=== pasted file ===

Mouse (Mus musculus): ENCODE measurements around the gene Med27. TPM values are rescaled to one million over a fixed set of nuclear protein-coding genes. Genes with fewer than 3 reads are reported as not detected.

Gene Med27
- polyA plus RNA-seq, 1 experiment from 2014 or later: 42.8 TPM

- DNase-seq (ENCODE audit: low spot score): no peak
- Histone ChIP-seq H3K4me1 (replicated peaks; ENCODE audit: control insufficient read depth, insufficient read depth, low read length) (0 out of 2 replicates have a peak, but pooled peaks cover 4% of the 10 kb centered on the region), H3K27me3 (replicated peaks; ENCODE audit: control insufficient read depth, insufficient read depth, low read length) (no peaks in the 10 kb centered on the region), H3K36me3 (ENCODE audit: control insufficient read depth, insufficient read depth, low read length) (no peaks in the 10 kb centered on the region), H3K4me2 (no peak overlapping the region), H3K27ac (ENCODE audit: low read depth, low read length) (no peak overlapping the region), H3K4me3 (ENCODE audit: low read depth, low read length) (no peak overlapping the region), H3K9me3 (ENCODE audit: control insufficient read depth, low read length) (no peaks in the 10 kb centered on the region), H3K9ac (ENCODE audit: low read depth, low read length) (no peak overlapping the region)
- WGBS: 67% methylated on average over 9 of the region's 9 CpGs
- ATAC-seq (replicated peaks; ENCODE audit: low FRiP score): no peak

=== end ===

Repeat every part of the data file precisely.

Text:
Mouse (Mus musculus): ENCODE measurements around the gene Med27. TPM values are rescaled to one million over a fixed set of nuclear protein-coding genes. Genes with fewer than 3 reads are reported as not detected.

Gene Med27
- polyA plus RNA-seq, 1 experiment from 2014 or later: 42.8 TPM

- DNase-seq (ENCODE audit: low spot score): no peak
- Histone ChIP-seq H3K4me1 (replicated peaks; ENCODE audit: control insufficient read depth, insufficient read depth, low read length) (0 out of 2 replicates have a peak, but pooled peaks cover 4% of the 10 kb centered on the region), H3K27me3 (replicated peaks; ENCODE audit: control insufficient read depth, insufficient read depth, low read length) (no peaks in the 10 kb centered on the region), H3K36me3 (ENCODE audit: control insufficient read depth, insufficient read depth, low read length) (no peaks in the 10 kb centered on the region), H3K4me2 (no peak overlapping the region), H3K27ac (ENCODE audit: low read depth, low read length) (no peak overlapping the region), H3K4me3 (ENCODE audit: low read depth, low read length) (no peak overlapping the region), H3K9me3 (ENCODE audit: control insufficient read depth, low read length) (no peaks in the 10 kb centered on the region), H3K9ac (ENCODE audit: low read depth, low read length) (no peak overlapping the region)
- WGBS: 67% methylated on average over 9 of the region's 9 CpGs
- ATAC-seq (replicated peaks; ENCODE audit: low FRiP score): no peak